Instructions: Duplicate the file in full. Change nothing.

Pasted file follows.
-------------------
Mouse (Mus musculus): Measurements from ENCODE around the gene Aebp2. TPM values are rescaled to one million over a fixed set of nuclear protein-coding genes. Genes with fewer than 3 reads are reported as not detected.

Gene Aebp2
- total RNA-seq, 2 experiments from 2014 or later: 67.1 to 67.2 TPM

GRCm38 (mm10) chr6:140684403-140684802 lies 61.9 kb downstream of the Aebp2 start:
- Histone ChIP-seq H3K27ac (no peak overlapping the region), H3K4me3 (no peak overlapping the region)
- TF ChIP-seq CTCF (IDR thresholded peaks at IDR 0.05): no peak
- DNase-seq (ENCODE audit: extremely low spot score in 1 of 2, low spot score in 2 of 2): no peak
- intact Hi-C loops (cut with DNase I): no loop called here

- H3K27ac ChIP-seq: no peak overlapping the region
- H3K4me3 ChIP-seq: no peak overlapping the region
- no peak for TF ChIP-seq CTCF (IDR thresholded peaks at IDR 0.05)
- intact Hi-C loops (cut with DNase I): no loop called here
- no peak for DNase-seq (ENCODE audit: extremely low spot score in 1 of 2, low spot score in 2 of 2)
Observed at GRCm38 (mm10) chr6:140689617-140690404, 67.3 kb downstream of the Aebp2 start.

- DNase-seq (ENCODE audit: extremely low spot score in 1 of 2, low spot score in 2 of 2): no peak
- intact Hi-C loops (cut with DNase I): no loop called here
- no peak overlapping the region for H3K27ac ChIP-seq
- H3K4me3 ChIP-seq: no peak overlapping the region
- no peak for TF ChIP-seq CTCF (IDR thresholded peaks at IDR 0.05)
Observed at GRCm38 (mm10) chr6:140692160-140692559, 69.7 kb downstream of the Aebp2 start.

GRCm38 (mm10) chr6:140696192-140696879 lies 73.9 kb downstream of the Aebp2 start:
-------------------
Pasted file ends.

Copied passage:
Mouse (Mus musculus): Measurements from ENCODE around the gene Aebp2. TPM values are rescaled to one million over a fixed set of nuclear protein-coding genes. Genes with fewer than 3 reads are reported as not detected.

Gene Aebp2
- total RNA-seq, 2 experiments from 2014 or later: 67.1 to 67.2 TPM

GRCm38 (mm10) chr6:140684403-140684802 lies 61.9 kb downstream of the Aebp2 start:
- Histone ChIP-seq H3K27ac (no peak overlapping the region), H3K4me3 (no peak overlapping the region)
- TF ChIP-seq CTCF (IDR thresholded peaks at IDR 0.05): no peak
- DNase-seq (ENCODE audit: extremely low spot score in 1 of 2, low spot score in 2 of 2): no peak
- intact Hi-C loops (cut with DNase I): no loop called here

- H3K27ac ChIP-seq: no peak overlapping the region
- H3K4me3 ChIP-seq: no peak overlapping the region
- no peak for TF ChIP-seq CTCF (IDR thresholded peaks at IDR 0.05)
- intact Hi-C loops (cut with DNase I): no loop called here
- no peak for DNase-seq (ENCODE audit: extremely low spot score in 1 of 2, low spot score in 2 of 2)
Observed at GRCm38 (mm10) chr6:140689617-140690404, 67.3 kb downstream of the Aebp2 start.

- DNase-seq (ENCODE audit: extremely low spot score in 1 of 2, low spot score in 2 of 2): no peak
- intact Hi-C loops (cut with DNase I): no loop called here
- no peak overlapping the region for H3K27ac ChIP-seq
- H3K4me3 ChIP-seq: no peak overlapping the region
- no peak for TF ChIP-seq CTCF (IDR thresholded peaks at IDR 0.05)
Observed at GRCm38 (mm10) chr6:140692160-140692559, 69.7 kb downstream of the Aebp2 start.

GRCm38 (mm10) chr6:140696192-140696879 lies 73.9 kb downstream of the Aebp2 start: